</g>

</svg>

Definition of SVG object:

var s = Snap(‘#details’);

Definition of the element inside SVG:

var one = s.select(«#mess-one»);

var two = s.select(«#mess-two);

Next step is to set attributes to selected element (color of filling, color of outline, width of outline):

one.attr({

fill: «#bada55»,

stroke: «#000»,

strokeWidth: 5

});

Setting initial positions of elements before the beginning of animation (it depends from the source):

one.transform(«t 0,10»);

Please do not forget that while setting initial position some artefacts may appear so these elements are better to be initially hidden via CSS and displayed only when the animation starts.

#mess-ne{opacity:0;}

bb_lenta.animate({‘opacity’:’1′}, 50, mina.easein); // 50 is time of appearance in milliseconds, easein — effect of appearance (you can find more effects on official site).

If you need uniform motion of element from initial position to preset position with following hiding of element, here is code for it:

one.animate({‘transform’:’t28 0′}, 400, mina.easein, function() {

one.animate({‘opacity’:’0′}, 100, mina.easeout);

});

Here is the function for interval start of different animations:

setTimeout(function() {

one.animate({‘opacity’:’0′}, 100, mina.easeout);

}, 1000); // one second delay and then hide element

This is how we can change the coordinates of element:

var one_coo = [45.6,48.6,61,41.8,58.3,40.7,43,47.5]; // array with necessary coordinates (which replace the old ones)

one.animate({points: one_coo}, 300, mina.linear); // procedure for changing of element’s initial coordinates to the new ones.

Initial coordinate of element (inside SVG) must be without spaces and separated with commas. If text processor converts code with spaces, they must be replaced with commas.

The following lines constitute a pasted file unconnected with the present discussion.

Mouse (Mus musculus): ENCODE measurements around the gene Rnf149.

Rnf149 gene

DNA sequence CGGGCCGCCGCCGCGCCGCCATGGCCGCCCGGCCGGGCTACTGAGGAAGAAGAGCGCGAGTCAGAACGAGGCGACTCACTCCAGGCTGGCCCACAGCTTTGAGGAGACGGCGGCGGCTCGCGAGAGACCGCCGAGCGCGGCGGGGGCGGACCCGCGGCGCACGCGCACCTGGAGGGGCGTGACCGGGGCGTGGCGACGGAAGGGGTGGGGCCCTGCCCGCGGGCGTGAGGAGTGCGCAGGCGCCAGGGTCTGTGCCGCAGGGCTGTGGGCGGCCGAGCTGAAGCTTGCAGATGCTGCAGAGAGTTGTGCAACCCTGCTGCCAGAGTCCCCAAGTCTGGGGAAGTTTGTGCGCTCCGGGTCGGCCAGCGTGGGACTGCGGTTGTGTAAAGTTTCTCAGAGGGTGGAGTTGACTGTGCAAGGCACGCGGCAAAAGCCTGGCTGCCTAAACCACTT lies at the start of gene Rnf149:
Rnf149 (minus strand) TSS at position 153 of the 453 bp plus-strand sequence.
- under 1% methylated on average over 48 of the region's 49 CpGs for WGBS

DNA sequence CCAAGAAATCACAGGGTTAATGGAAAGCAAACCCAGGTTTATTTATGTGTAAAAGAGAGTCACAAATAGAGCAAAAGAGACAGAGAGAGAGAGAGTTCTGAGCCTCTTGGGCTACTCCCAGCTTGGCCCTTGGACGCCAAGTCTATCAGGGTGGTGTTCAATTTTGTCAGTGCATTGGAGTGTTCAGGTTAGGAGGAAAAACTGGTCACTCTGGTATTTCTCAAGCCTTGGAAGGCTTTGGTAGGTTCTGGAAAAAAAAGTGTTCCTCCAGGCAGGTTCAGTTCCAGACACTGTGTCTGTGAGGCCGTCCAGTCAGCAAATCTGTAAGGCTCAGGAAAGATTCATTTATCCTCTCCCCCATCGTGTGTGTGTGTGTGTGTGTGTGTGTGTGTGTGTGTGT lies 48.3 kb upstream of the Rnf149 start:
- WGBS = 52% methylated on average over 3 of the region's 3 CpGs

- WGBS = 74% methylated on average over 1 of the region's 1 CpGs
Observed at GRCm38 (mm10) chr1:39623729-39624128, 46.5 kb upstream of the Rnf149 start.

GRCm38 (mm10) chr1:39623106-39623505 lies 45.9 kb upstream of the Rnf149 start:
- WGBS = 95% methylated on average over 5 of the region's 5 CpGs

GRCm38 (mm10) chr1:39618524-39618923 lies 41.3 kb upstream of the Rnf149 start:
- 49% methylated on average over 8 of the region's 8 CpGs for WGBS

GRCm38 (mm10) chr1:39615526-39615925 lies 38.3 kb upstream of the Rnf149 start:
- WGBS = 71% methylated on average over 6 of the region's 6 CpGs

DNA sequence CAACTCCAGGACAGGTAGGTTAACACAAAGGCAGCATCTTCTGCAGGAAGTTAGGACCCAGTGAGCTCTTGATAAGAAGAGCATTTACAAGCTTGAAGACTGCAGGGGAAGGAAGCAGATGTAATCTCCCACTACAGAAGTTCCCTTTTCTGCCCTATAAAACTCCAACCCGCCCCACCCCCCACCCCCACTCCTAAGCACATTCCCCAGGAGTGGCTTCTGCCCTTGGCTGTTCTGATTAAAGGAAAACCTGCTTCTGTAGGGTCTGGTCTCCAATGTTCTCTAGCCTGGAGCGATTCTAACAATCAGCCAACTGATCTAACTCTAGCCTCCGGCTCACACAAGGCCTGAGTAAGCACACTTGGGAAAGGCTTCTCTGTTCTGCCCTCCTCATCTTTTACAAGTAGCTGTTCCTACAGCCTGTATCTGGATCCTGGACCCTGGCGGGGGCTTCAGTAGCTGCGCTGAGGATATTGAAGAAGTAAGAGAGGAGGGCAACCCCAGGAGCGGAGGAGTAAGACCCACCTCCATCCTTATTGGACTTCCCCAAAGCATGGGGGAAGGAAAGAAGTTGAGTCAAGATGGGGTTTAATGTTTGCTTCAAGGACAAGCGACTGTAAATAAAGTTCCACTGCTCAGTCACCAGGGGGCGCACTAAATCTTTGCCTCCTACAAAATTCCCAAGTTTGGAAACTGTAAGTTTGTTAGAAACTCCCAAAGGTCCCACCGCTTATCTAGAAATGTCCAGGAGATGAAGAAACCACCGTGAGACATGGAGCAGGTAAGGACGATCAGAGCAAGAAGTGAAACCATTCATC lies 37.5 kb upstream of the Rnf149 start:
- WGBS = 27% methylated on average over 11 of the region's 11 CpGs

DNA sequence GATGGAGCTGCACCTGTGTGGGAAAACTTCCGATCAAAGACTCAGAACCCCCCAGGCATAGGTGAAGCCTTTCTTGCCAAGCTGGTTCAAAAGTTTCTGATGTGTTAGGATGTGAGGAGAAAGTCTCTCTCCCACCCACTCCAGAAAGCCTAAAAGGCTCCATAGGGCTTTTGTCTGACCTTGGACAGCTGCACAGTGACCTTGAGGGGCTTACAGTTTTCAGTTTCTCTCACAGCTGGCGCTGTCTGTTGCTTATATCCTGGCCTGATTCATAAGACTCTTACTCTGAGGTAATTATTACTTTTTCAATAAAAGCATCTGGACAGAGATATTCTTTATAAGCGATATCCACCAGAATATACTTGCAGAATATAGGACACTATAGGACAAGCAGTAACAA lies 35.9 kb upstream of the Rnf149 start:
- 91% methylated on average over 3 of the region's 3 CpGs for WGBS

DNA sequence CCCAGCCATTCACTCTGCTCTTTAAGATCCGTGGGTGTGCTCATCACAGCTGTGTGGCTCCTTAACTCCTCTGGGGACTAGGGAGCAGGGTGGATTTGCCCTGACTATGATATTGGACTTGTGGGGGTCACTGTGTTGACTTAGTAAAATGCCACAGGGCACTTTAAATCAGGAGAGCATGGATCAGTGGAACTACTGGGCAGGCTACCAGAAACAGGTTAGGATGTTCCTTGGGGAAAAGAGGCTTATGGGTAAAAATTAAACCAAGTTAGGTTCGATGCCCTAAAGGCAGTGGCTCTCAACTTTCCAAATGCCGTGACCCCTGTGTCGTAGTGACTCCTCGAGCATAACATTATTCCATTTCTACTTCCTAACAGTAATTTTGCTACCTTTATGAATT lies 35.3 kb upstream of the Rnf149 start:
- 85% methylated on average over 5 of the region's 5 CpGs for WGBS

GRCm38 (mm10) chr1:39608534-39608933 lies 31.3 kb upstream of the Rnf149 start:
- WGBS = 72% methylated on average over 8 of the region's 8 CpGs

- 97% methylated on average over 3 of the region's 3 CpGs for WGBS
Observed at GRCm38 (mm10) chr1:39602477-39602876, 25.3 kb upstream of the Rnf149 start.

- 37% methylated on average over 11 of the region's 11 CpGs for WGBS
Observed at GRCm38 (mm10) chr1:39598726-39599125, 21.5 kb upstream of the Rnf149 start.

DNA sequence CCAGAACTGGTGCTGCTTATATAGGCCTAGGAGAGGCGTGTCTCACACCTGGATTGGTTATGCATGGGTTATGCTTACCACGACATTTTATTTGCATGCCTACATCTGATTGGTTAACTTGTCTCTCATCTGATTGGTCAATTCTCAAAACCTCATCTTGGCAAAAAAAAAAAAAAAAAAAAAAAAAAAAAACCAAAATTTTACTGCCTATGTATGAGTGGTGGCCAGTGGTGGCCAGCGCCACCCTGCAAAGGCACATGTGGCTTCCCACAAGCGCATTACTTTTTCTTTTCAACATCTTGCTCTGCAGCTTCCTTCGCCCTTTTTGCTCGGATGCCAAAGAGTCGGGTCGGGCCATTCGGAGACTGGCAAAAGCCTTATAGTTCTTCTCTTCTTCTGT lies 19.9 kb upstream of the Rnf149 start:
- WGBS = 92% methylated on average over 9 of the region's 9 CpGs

Here we create group of two elements:

var s_group = s.group(one, two);

It is strongly recommended to create own function for each animation and place all code snap.svg and .js in it. If you need to launch your animation with scroll you can use Waypoints plugin (http://imakewebthings.com/waypoints/).

Here is the function of animation which launches once when user scrolls down to the element with id=block-details:

$(‘#block-details’).waypoint(function() {

detailsAnim(); // it launches the function of animation

this.destroy(); // it cancels further execution of waypoint if user returns to it

},

{

offset: ‘70%’ // margin from upper part of display for calling the function. If current place of the block is included into these 70% this waypoint will be activated.

});

With the expansion of mobile devices and more complex design solution for web-sites SVG has become very popular language. It is used for creating icons which will look perfect on any device (from old smartphone to brand new Retina display). Also SVG helps front-end developers and designers create bright catching animations which are compatible with responsive layout.

 

Image credits: preview photo courtesy MadeWithCode

Anna Kalmius
Front-end
11.07.2016